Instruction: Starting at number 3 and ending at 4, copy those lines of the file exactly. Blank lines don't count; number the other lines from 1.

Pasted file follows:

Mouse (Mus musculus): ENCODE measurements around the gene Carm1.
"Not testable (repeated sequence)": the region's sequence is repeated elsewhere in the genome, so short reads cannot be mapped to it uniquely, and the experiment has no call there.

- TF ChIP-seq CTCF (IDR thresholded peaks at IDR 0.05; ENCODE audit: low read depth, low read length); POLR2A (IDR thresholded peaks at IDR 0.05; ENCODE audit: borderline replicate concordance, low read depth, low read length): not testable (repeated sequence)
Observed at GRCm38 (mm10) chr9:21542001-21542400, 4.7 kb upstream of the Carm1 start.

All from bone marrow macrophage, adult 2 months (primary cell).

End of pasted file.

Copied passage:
- TF ChIP-seq CTCF (IDR thresholded peaks at IDR 0.05; ENCODE audit: low read depth, low read length); POLR2A (IDR thresholded peaks at IDR 0.05; ENCODE audit: borderline replicate concordance, low read depth, low read length): not testable (repeated sequence)
Observed at GRCm38 (mm10) chr9:21542001-21542400, 4.7 kb upstream of the Carm1 start.